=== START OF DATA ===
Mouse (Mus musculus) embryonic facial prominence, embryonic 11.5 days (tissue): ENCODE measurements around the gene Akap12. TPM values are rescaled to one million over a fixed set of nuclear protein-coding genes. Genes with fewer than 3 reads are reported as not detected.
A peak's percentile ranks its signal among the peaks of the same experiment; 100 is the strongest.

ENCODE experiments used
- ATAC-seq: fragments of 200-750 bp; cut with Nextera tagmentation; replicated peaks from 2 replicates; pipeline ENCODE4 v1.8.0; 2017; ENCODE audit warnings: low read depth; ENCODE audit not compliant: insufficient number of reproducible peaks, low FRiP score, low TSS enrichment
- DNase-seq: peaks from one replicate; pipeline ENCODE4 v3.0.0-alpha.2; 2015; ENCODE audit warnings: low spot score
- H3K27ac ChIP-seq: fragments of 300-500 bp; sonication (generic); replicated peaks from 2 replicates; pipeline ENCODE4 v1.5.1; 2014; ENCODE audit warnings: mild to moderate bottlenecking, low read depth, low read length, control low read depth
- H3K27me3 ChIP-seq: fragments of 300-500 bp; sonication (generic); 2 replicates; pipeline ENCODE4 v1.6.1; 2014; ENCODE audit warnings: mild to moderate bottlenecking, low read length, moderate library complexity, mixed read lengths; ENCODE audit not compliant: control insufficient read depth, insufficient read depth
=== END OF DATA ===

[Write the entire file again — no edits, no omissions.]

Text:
Mouse (Mus musculus) embryonic facial prominence, embryonic 11.5 days (tissue): ENCODE measurements around the gene Akap12. TPM values are rescaled to one million over a fixed set of nuclear protein-coding genes. Genes with fewer than 3 reads are reported as not detected.
A peak's percentile ranks its signal among the peaks of the same experiment; 100 is the strongest.

ENCODE experiments used
- ATAC-seq: fragments of 200-750 bp; cut with Nextera tagmentation; replicated peaks from 2 replicates; pipeline ENCODE4 v1.8.0; 2017; ENCODE audit warnings: low read depth; ENCODE audit not compliant: insufficient number of reproducible peaks, low FRiP score, low TSS enrichment
- DNase-seq: peaks from one replicate; pipeline ENCODE4 v3.0.0-alpha.2; 2015; ENCODE audit warnings: low spot score
- H3K27ac ChIP-seq: fragments of 300-500 bp; sonication (generic); replicated peaks from 2 replicates; pipeline ENCODE4 v1.5.1; 2014; ENCODE audit warnings: mild to moderate bottlenecking, low read depth, low read length, control low read depth
- H3K27me3 ChIP-seq: fragments of 300-500 bp; sonication (generic); 2 replicates; pipeline ENCODE4 v1.6.1; 2014; ENCODE audit warnings: mild to moderate bottlenecking, low read length, moderate library complexity, mixed read lengths; ENCODE audit not compliant: control insufficient read depth, insufficient read depth